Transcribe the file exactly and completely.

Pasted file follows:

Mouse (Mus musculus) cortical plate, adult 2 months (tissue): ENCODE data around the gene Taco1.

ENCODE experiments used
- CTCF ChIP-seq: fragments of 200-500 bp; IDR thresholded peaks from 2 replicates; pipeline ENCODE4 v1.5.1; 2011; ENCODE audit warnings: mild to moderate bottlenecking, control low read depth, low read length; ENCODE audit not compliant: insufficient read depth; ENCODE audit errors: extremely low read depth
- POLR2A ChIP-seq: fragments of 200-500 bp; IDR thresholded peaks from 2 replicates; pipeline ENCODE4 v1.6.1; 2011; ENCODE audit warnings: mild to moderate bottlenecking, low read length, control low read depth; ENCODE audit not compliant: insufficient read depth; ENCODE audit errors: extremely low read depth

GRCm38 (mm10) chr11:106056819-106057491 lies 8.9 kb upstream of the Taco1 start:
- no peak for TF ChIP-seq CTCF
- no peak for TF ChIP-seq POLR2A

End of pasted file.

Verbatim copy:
Mouse (Mus musculus) cortical plate, adult 2 months (tissue): ENCODE data around the gene Taco1.

ENCODE experiments used
- CTCF ChIP-seq: fragments of 200-500 bp; IDR thresholded peaks from 2 replicates; pipeline ENCODE4 v1.5.1; 2011; ENCODE audit warnings: mild to moderate bottlenecking, control low read depth, low read length; ENCODE audit not compliant: insufficient read depth; ENCODE audit errors: extremely low read depth
- POLR2A ChIP-seq: fragments of 200-500 bp; IDR thresholded peaks from 2 replicates; pipeline ENCODE4 v1.6.1; 2011; ENCODE audit warnings: mild to moderate bottlenecking, low read length, control low read depth; ENCODE audit not compliant: insufficient read depth; ENCODE audit errors: extremely low read depth

GRCm38 (mm10) chr11:106056819-106057491 lies 8.9 kb upstream of the Taco1 start:
- no peak for TF ChIP-seq CTCF
- no peak for TF ChIP-seq POLR2A